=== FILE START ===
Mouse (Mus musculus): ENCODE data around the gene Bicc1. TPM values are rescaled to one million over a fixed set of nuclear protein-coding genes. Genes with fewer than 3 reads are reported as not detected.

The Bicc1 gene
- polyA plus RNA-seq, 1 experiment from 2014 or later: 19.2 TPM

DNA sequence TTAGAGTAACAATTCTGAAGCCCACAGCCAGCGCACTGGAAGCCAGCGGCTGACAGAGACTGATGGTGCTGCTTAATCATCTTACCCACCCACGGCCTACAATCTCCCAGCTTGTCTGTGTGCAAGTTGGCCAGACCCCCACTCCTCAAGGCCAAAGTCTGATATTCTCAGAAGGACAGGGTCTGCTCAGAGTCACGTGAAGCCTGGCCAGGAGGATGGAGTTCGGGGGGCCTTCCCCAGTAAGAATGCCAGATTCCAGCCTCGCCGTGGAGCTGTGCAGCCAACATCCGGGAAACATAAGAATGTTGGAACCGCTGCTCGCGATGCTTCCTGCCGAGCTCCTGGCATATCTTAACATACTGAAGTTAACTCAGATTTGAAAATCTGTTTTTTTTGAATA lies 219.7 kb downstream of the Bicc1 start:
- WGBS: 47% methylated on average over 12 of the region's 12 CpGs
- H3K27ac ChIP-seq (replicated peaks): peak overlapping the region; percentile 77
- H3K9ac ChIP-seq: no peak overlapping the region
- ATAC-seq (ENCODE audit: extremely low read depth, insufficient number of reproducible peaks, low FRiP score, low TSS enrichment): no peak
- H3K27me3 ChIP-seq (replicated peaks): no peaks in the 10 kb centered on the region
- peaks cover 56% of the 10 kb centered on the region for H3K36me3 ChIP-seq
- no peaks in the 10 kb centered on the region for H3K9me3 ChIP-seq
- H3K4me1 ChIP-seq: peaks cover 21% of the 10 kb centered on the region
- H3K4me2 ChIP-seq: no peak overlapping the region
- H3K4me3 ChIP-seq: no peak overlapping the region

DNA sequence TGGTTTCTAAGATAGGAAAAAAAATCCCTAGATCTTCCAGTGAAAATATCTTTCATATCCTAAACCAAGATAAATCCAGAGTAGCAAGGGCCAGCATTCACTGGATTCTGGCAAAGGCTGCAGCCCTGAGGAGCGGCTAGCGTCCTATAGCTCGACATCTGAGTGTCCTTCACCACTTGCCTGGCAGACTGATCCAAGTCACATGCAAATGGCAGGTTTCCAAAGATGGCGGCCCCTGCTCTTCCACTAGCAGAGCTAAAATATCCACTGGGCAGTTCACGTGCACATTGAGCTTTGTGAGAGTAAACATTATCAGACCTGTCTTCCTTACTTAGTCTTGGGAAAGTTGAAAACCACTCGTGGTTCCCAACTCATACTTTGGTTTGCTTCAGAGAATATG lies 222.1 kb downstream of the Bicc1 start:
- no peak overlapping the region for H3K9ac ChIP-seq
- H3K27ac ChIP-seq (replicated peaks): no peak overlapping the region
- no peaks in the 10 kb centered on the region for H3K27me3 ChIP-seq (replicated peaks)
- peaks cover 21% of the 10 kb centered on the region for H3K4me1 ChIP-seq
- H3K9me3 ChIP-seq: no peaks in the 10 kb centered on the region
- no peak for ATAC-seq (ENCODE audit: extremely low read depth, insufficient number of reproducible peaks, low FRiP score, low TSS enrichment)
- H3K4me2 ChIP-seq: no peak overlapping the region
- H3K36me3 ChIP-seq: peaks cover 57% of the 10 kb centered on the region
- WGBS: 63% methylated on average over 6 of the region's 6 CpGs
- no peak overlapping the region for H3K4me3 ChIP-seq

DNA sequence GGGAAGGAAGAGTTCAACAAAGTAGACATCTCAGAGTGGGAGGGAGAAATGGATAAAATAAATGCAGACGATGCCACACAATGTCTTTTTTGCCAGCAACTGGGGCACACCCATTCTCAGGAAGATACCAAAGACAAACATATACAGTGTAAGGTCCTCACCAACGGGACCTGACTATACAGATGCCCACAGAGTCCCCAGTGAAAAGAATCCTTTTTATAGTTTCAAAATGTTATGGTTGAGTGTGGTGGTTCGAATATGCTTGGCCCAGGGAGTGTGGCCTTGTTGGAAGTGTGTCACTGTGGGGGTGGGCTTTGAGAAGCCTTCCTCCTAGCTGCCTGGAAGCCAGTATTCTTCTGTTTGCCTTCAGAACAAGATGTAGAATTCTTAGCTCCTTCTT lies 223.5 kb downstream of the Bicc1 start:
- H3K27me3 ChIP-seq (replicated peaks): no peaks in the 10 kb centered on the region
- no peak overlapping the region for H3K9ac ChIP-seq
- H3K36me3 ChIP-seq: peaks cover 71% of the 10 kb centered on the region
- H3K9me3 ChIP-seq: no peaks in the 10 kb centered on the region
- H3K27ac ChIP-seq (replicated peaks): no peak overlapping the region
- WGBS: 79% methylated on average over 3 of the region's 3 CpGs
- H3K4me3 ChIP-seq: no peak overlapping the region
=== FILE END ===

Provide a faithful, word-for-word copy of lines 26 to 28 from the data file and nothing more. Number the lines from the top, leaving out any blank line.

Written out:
DNA sequence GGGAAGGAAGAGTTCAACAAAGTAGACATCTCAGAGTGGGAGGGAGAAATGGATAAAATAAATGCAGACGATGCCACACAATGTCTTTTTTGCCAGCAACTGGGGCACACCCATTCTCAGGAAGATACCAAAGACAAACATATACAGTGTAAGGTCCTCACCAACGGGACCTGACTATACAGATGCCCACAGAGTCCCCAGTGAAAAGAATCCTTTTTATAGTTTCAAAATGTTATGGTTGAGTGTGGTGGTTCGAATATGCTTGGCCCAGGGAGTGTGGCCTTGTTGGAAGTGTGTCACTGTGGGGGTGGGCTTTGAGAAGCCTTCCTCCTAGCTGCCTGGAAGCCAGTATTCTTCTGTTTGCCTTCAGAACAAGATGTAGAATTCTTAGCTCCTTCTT lies 223.5 kb downstream of the Bicc1 start:
- H3K27me3 ChIP-seq (replicated peaks): no peaks in the 10 kb centered on the region
- no peak overlapping the region for H3K9ac ChIP-seq